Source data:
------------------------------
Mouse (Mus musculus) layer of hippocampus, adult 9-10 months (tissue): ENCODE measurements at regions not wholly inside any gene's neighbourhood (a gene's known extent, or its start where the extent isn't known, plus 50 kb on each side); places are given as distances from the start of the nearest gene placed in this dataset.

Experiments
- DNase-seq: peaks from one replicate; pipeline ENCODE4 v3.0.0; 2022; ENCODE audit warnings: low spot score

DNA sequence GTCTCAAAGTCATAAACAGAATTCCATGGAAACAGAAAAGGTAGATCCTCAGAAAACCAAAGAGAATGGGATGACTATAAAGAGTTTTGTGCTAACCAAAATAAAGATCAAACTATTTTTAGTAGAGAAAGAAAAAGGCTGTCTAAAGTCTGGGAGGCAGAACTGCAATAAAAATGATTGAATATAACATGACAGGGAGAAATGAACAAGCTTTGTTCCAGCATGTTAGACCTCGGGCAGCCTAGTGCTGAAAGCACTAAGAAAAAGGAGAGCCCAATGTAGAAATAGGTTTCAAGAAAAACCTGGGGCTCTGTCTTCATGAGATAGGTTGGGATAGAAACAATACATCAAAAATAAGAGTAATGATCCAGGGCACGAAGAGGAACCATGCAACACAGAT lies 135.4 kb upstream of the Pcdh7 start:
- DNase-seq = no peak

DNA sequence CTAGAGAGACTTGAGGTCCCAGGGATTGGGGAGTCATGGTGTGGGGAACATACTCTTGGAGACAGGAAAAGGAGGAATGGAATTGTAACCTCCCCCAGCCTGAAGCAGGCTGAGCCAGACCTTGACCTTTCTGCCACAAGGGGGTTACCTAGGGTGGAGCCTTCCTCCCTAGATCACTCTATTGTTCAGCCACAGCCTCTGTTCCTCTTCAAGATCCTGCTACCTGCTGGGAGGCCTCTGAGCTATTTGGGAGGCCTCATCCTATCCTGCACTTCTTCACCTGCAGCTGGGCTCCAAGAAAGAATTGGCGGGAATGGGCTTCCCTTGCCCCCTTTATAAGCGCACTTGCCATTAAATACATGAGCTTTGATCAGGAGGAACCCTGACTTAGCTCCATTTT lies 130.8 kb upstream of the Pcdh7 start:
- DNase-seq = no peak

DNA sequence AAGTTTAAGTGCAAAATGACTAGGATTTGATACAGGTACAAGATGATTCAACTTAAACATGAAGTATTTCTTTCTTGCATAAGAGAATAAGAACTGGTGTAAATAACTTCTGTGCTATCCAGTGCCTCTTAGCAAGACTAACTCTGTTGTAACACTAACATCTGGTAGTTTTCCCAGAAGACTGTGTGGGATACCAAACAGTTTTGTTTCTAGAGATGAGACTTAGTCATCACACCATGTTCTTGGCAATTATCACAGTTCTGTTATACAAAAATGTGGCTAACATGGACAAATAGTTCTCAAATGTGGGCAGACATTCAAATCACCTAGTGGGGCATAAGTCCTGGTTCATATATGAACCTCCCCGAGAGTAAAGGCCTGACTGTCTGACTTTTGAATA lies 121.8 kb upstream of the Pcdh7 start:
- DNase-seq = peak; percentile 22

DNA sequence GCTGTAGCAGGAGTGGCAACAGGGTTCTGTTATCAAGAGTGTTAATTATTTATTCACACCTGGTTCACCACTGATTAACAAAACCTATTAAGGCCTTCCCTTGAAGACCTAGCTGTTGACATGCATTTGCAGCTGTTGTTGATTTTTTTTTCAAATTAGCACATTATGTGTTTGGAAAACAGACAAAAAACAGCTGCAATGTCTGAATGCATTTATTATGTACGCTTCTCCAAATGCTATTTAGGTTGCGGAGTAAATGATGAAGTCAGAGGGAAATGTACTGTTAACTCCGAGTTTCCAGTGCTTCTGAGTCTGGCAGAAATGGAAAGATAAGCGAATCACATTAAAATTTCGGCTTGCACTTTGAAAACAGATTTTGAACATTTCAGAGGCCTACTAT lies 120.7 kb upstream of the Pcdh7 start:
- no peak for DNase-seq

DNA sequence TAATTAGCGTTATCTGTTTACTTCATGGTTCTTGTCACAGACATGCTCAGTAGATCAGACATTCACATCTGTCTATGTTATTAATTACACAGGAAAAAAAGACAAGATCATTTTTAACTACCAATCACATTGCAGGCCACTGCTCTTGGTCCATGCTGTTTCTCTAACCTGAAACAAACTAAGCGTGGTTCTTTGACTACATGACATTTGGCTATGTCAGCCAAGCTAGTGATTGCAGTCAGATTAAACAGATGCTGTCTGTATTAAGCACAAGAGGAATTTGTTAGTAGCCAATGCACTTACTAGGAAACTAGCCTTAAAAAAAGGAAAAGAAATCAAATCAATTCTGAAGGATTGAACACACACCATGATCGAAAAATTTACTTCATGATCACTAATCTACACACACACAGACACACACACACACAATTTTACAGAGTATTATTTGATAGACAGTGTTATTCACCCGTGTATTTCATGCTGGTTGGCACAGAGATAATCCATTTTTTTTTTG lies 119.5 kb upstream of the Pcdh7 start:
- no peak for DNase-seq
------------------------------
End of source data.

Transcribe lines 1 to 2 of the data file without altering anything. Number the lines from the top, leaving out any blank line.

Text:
Mouse (Mus musculus) layer of hippocampus, adult 9-10 months (tissue): ENCODE measurements at regions not wholly inside any gene's neighbourhood (a gene's known extent, or its start where the extent isn't known, plus 50 kb on each side); places are given as distances from the start of the nearest gene placed in this dataset.

Experiments